Which translation of Homer's The Iliad did Pope use to write his parody of it, The Rape of the Lock?In The Rape of the Lock the language of the epics was parodied. But was it the language of any...

Which translation of Homer's The Iliad did Pope use to write his parody of it, The Rape of the Lock?

In The Rape of the Lock the language of the epics was parodied. But was it the language of any particular translation?

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Karen P.L. Hardison eNotes educator| Certified Educator

Alexander Pope was a well educated and learned Englishman who was, like his fellow Englishmen, well versed in Greek and Latin. Though crippled by spinal disfigurement due to childhood tuberculosis, Pope made his living by translations and writing poetry. In 1713, Pope began his own translation of Homer's The Iliad. The one English translation of The Iliad that is uniformly noted by historians is George Chapman's translation (Keats later praises "Chapman's Homer" in the lyric sonnet "On First Looking into Chapman's Homer"). It is also said of Pope that an early play in his juvenilia was based on Homer's The Iliad.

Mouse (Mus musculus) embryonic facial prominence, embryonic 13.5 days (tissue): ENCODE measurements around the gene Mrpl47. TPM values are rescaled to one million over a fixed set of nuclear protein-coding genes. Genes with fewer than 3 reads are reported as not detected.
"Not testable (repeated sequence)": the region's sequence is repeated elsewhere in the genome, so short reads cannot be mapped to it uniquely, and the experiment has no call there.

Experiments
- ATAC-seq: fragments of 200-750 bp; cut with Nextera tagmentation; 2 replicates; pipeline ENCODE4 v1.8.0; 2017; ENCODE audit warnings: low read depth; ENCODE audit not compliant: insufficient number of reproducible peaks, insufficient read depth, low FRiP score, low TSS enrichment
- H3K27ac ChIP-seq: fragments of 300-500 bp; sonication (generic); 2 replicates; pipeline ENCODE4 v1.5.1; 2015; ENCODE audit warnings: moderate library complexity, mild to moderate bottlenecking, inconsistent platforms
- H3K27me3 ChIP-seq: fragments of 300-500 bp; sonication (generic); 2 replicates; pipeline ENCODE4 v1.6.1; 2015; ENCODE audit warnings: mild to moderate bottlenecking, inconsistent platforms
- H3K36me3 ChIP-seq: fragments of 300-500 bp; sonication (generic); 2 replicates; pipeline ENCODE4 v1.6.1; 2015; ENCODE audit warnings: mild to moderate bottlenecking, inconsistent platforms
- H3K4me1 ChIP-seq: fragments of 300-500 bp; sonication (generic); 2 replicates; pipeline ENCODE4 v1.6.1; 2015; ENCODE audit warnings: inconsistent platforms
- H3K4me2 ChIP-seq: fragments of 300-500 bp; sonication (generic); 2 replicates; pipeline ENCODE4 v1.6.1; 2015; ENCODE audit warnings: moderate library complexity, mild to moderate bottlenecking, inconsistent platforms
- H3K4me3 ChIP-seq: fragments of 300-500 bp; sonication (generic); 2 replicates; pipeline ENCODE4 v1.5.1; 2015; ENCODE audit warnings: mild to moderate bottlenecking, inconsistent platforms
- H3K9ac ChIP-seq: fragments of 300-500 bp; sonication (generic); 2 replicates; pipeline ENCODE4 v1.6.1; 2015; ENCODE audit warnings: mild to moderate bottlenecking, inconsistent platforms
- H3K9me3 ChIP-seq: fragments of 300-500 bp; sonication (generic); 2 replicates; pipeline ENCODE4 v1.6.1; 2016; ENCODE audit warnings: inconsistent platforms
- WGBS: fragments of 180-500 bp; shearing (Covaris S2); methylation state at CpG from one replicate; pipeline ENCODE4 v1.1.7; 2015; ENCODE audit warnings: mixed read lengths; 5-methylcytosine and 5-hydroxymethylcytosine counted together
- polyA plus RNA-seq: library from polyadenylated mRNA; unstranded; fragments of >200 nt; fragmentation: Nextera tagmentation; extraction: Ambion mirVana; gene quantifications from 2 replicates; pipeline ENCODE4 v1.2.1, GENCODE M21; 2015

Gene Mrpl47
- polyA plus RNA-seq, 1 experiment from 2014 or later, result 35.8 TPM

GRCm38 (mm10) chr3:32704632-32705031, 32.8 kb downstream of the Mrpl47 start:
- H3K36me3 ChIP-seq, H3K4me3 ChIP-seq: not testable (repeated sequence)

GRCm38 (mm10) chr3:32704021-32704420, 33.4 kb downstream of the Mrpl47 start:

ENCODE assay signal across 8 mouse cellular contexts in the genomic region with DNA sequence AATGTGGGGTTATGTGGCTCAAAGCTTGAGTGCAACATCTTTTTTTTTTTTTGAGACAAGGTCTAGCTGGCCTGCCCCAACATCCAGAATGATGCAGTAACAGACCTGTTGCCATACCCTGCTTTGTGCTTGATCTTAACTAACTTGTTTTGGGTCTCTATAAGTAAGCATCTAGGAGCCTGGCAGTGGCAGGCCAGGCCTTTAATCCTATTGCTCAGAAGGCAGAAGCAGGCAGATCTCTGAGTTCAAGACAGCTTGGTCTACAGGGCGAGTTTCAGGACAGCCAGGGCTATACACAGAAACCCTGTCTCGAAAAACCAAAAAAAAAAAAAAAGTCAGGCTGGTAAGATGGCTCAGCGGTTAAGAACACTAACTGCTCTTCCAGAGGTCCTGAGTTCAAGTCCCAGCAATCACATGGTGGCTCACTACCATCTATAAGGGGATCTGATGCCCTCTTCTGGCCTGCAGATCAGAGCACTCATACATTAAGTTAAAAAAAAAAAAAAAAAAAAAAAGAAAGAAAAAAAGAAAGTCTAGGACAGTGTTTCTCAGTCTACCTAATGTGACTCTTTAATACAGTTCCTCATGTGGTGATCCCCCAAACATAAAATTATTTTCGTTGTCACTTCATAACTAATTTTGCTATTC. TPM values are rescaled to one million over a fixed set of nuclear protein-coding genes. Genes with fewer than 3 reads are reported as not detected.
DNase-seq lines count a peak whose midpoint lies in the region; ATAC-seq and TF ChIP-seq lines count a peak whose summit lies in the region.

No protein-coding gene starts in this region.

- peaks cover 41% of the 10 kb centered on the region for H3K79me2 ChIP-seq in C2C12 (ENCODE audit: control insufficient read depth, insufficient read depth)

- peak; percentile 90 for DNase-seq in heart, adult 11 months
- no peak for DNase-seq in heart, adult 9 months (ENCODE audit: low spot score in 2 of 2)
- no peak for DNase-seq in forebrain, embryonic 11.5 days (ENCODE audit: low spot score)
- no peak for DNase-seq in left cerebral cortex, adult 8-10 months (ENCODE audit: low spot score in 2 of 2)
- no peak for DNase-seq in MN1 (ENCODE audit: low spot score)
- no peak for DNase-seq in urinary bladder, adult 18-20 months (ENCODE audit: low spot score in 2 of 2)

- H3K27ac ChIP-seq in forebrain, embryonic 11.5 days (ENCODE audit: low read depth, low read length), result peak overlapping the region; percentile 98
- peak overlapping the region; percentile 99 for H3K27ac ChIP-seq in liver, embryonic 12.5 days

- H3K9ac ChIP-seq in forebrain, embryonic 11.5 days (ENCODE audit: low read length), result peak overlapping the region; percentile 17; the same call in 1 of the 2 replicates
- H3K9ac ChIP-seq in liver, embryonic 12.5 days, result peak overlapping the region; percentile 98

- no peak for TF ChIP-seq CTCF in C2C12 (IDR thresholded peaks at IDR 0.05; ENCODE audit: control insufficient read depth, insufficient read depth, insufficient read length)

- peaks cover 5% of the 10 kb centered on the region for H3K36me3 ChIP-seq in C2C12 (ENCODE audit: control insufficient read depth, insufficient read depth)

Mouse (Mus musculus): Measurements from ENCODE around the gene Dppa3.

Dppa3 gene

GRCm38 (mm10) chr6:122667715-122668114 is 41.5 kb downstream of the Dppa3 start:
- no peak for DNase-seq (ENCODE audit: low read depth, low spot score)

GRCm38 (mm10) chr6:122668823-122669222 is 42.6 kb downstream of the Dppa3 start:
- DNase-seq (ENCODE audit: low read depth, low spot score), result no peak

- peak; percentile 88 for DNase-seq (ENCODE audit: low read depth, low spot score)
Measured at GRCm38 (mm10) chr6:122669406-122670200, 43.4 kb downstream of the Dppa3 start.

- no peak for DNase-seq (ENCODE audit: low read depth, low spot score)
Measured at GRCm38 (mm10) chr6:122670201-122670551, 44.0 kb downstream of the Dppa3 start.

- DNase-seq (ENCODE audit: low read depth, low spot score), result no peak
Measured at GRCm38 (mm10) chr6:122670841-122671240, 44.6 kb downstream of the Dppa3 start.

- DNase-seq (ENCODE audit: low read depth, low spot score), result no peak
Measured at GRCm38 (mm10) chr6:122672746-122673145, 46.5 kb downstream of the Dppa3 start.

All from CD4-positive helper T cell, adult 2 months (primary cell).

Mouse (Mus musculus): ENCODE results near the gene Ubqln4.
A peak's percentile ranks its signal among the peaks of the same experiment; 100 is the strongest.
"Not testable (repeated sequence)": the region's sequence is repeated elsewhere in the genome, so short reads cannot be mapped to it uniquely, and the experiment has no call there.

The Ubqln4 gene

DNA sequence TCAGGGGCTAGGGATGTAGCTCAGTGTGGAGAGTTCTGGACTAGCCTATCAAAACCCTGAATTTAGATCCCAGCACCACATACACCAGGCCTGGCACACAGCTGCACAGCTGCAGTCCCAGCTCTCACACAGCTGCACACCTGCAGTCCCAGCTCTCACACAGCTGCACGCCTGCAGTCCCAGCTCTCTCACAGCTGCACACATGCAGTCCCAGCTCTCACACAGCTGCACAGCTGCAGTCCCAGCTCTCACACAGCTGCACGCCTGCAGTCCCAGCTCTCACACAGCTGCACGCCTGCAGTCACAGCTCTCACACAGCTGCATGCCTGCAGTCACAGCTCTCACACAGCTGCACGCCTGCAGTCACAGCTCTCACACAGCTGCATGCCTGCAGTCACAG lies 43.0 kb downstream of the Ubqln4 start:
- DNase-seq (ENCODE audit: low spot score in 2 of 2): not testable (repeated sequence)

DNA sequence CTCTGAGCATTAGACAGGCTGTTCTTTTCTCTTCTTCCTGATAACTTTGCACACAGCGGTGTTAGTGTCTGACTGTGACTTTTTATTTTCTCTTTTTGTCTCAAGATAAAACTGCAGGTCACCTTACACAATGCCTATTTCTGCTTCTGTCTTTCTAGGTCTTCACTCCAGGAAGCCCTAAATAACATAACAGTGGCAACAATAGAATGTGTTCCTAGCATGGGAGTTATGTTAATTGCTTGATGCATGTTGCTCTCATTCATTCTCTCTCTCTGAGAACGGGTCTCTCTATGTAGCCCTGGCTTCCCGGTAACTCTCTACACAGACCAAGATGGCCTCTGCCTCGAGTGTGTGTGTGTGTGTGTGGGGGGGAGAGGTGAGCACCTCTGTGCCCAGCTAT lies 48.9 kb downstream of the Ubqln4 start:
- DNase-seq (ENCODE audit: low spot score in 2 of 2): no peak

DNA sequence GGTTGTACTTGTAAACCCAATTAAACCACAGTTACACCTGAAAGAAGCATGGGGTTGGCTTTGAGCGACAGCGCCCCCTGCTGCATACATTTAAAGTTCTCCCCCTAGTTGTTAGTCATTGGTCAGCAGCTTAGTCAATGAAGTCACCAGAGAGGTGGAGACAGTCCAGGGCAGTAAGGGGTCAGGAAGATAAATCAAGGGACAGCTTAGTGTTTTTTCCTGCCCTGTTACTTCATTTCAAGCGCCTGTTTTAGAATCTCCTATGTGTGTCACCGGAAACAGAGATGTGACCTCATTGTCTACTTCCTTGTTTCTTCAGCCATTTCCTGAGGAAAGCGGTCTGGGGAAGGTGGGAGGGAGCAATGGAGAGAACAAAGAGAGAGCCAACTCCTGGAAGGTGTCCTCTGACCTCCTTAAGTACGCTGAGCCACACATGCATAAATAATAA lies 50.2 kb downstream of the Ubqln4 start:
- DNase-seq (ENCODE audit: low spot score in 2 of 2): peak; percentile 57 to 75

Since Pope was a fluent reader of Greek and of Homer, and since he was familiar with Homer's work from his childhood, and since he comments on Chapman's translation in the Preface to the 1715 publication of the first four books of his own translation of The Iliad (the project was completed in 1720), and since it seems necessary to conclude that Pope worked from the Greek on his own translation, it also seems necessary to conclude that Pope worked from and drew upon his knowledge of the original Greek text of The Iliad for his parody of it in The Rape of the Lock (1712).

[For more information on Pope and to read his 1715 Preface to The Iliad, see PoetryFoundation.org, Preface to The Iliad of Homer (1715) by Alexamder Pope.]

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Devolving English Literature

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